Law school wasn’t in the plans for Ohio Supreme Court Justice Melody Stewart when she graduated high school.
It was music.
“With a name like Melody, what else would I study in college?” Stewart said. “The only thing I wanted to study was music. That’s the only thing that interested me, that fascinated me.”
Stewart, 56, earned a Bachelor of Music degree in music theory from the College-Conservatory of Music at the University of Cincinnati, but the connection between music and a paycheck wasn’t a thought when she chose her major.
Fairfield and Procter & Gamble’s generation-old alliance to protect water and the environment has improved the products many use every day, officials said.
“We all need to do our part for the environment,” said Jason Hunold, Fairfield Public Utilities treatment superintendent. “We’re environmentalists. We’re preventing water pollution, we’re protecting water quality. Everybody has to do their fair share when it comes to protecting the environment.”
About 25 years ago, the city and the American consumer goods giant teamed to help P&G scientists run tests on chemicals and ...
The city of Fairfield and thousands of employees were shocked by the news.
In 1986, General Motors announced that it would close the Fisher Body plant, the beating heart of the city’s economy. The 2,500 jobs phased out over three years, until, 30 years ago, the plant shut down for good.
“It was a scary time,” said Tim Bachman, the city’s former development services director.
Becky and Gary Rogers are indelible parts of St. Lawrence in Price Hill, and stalwart in their dedication, not only to the parish, but to the children they’ve guided for two decades in the arts.
The Rogers enter their 21st season directing the St. Lawrence children’s choir, and, after two decades, Becky said it still feels like her “mission.”
“If there’s just one person that you think you can help, even if you’re frustrated with the other 20 people, then that would be the payoff,” said the 1978 Seton High School graduate. “You feel like you did something for them to help them in life.”
APRIL 8, 2021 UPDATE:
I'm about halfway through my book with my writers' group, and about three-fourths through with my rewrite of the book.
I have not made a decision yet if I will self-publish this book, or will try the traditional route. Since I'm uncertain, I'm making lists of editors, book designers, formatters, and all the other costs that I'll need to incur if I self publish this book.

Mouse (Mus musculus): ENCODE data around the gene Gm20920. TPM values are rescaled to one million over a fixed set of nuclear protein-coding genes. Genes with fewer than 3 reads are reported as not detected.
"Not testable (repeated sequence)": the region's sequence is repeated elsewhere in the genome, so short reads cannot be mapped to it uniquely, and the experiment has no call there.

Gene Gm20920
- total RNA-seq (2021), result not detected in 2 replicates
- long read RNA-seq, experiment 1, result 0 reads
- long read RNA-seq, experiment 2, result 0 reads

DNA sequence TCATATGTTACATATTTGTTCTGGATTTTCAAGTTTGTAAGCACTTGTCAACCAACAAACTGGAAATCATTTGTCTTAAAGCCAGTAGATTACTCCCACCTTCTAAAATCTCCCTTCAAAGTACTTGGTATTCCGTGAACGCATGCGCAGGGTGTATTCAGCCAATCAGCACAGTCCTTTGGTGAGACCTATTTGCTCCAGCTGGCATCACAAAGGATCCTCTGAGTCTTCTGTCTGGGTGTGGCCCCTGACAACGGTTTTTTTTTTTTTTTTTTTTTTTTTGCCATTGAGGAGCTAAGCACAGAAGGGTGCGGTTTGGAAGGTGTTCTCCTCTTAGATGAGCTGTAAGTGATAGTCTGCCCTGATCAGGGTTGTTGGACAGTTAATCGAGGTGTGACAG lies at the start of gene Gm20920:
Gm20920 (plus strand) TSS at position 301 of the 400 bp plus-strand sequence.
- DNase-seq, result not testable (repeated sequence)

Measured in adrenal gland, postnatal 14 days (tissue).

It's an exciting time.
With that said, I'll be setting up some type of crowd funding assistance if I go self-publishing. Likely through Patreon.
Here are links to anthologies I have short stories in:
Ironology (There are a series of Ironology anthologies, which can be found on Amazon.com.)
Baby Shoes: 100 Stories by 100 Authors
Spectrum: A Colorful Collection of SmartyPants' Best
Christmas Lites IX
Joey and Willie were the best of best friends. Whatever Joey did, Willie did. Usually they played hide-and-seek, but Joey wanted to use his new Whiffle ball and bat. Joey ran outside wearing his plastic Roman soldier’s helmet – he didn’t have a baseball helmet – and two thick lines of his mom’s black Halloween lipstick under his eyes.
“Willie, let’s play.” Joey raised his arms displaying his bat and ball. He took off his helmet and tossed it and the bat by the bush – which was home – and walked to the “mound.”
“You may want to put that on in case I come high and hard.” Joey winked. He held the ball at his waist before a high kick wind-up like Steve Carlton, only right-handed. He hurled the ball over the plate. Joey jerked his head up toward the sky and turned looking over his neighbor’s house. He then hung his head.
Emma scoured the bank of the Ohio River to find the flattest, roundest
rock. She grabbed a dark gray half-dollar-sized one, right where the water
met the shore.
“Daddy, Daddy, Daddy! I found a perfect one.”
Johnny couldn’t sleep after the first time Mary woke him up with a hand to the face.
He watched her flip from one side to the other, muttering mostly nonsensical words, but he could make out the occasional, “No” and “Mom and Dad.” Then the scream happened right before she opened her eyes. He knew the nightmare. He knew she dreamt of the night were her parents, and his parents, died a year ago on a trip to Gatlinburg, Tennessee. Or the two double funerals they had to plan and Johnny stroked Mary’s sweat-soaked hair, unsuccessfully smoothing out the wild strands. “You need to talk to someone, babe.”
Mary rolled her back to Johnny, who started to stroke her arm. “I can’t. It’s—it’s too—” She trailed off, but Johnny knew the next word.
“Painful, I know. But my nightmares aren’t as bad once I started to talk with Father Tim. It’s really helped. I can actually sleep at night.”